“My hon. Friend said that he had not intended to speak and he seems to be making up for that by reading, at great speed, from an Israeli Government handout.”
My good sources tell me this wasn’t true. Also, what a cheap comment!
Now the mad. Take this comment by Andrew Brigden, Conservative MP;
“Our great ally the United States is very susceptible to well-funded powerful lobbying groups and the power of the Jewish lobby in America.”
This is going into some quite dangerous territory. Also, when he is talking about the influence of “well-funded powerful lobbying groups” and the “power of the Jewish lobby in America”, I somehow don’t think he’s referring to J Street.
4) The classic ‘Israel causes worldwide anti-Semitism’ cliché
Sir Gerald Kaufman, Labour MP; “It is not Jewish for the Israelis to do that [the occupation]. They are harming the image of Judaism, and terrible outbreaks of anti-Semitism are taking place. I want to see an end to anti-Semitism, and I want to see a Palestinian state.”
Sir Gerald has a history of insulting fellow Jews, whether by comparing Israelis to modern day Nazis or mumbling at fellow Jewish Labour MP Louise Ellman “Here we are, the Jews again.” So his record on fighting anti-Semitism is not exactly exemplary. Also, the idea that Israel causes anti-Semitism has long been refuted. Instead, Israel was caused by anti-Semitism – a fact that is sadly confirmed by the unnatural obsession the world has with demonising Israel.
5) The Apartheid analogy
Mike Wood, Labour MP; “The situation is far worse than that in apartheid South Africa, which has been mentioned. It has been regularly referred to as a parallel to what is going on in Palestine, but the situation in Palestine is much worse than apartheid.”
Something tells me Mike Wood wouldn’t want to hear the stories of thousands of Arabs and Jews who live in peace and harmony within the State of Israel. His comment that the situation in Palestine is “much worse than apartheid” is a huge insult to the millions of Black South Africans who were oppressed by a genuinely racist regime for five decades.
Despite its vacuousness, this motion is important for other reasons. I do believe this debate gives us a real fascinating insight into the arrogant, post-colonial musings of a country that is no longer a major world player. As proud as I am of my British identity, I can’t help but feel that this premature recognition quite literally puts Britain in the same league as Sweden. Britain is quickly becoming a third rate power, the kind of country that can boast that it will defend human rights but can only send six fighter aircraft to Iraq (and not even Syria).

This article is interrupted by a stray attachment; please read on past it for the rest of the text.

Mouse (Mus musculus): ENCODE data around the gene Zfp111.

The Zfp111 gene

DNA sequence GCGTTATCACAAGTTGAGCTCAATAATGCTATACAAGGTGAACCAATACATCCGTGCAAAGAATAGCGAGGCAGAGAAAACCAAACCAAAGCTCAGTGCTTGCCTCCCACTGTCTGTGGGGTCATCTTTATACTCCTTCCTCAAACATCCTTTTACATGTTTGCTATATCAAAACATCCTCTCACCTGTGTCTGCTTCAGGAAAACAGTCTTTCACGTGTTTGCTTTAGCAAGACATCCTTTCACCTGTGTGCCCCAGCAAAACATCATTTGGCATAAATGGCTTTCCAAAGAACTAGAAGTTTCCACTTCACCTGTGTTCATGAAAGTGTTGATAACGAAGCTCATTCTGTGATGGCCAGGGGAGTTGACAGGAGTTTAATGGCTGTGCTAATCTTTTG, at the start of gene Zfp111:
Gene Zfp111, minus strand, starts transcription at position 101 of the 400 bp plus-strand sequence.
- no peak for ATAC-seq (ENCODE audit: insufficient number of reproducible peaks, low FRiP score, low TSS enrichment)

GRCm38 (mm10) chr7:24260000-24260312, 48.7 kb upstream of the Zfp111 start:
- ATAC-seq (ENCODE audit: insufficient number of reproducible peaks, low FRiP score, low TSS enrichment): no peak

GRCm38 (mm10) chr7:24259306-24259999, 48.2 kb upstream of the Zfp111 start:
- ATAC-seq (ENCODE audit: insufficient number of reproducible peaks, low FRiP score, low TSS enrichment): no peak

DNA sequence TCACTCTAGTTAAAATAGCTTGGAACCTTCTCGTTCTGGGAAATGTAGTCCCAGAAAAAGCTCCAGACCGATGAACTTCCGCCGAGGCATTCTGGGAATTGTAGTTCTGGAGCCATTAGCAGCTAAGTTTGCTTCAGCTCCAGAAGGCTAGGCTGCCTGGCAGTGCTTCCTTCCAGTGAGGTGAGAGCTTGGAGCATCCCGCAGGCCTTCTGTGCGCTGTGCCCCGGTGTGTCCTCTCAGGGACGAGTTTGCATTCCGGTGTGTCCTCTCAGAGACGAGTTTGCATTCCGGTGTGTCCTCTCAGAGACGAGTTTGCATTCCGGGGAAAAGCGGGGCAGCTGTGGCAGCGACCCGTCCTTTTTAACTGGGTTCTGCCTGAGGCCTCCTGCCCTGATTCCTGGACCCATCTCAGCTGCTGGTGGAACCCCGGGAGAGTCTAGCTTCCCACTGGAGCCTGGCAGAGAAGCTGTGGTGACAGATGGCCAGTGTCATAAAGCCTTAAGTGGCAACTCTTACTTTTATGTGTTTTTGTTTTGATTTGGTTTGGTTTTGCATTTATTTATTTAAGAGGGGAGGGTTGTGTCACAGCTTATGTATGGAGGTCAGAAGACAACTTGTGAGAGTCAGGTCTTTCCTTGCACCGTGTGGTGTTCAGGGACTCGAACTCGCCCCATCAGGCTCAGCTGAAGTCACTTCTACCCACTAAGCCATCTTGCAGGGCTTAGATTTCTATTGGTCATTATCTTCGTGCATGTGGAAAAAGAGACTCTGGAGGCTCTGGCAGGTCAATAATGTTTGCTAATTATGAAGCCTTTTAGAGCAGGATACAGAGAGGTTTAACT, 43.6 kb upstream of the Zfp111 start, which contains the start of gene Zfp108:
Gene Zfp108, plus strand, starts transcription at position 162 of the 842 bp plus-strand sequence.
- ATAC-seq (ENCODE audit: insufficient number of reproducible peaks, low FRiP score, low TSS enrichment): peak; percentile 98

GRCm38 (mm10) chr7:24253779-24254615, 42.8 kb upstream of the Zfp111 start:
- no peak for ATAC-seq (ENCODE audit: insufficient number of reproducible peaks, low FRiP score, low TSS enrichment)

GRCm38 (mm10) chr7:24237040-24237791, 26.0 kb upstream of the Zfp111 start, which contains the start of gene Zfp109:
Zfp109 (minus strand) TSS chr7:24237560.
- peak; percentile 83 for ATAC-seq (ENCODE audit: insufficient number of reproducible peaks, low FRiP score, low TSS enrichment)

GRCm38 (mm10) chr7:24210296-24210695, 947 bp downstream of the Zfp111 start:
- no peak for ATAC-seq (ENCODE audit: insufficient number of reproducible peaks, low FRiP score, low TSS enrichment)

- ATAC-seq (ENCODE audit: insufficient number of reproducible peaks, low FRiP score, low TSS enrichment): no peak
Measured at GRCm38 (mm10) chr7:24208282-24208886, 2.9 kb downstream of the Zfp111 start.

Karl Marx once famously remarked “History repeats itself… the first time as tragedy, the second time as farce.” History will tell whether this debate will be as remembered as much as some representatives seem to think it will be. I rather imagine this vote will be a poor man’s replication of the 1975 UN General Assembly motion that declared that ‘Zionism is racism’ – equally as meaningless and grandiloquent, except this time with a less inflammatory title. After all, we Brits have to be more polite when condemning our friends! The Palestinians shouldn’t be too flattered either. If I was in the Palestinian Authority, I would be insulted that Britain’s grand statement of Palestinian recognition was consigned to a tawdry backbench business motion, 10 o’ clock at night, with a half empty house.
This vote was imitating UKIP on an international scale. It was a feeble attempt to give Benjamin Netanyahu a bloody nose for the IDF’s ‘Operation Protective Edge’ in Gaza this summer. Instead of trying to understand why Israel may want to defend itself from unprovoked rocket attacks and tunnels under its territory, or indeed why 95% of Israel’s public agreed with their government’s response, British MPs are far more content to reassure themselves that Israel was acting ‘disproportionately’ (while never adequately explaining why).
Britain used to pride itself on being an honest broker in the Middle East, encouraging both leaderships to take pragmatic steps and to make historic compromises in order to reach a settled peace. Northern Ireland offered the British government a unique perspective into the art of negotiation. There was little of that on show last night. Either way, I doubt Israel is sleeping too uneasily at what Britain thinks about them.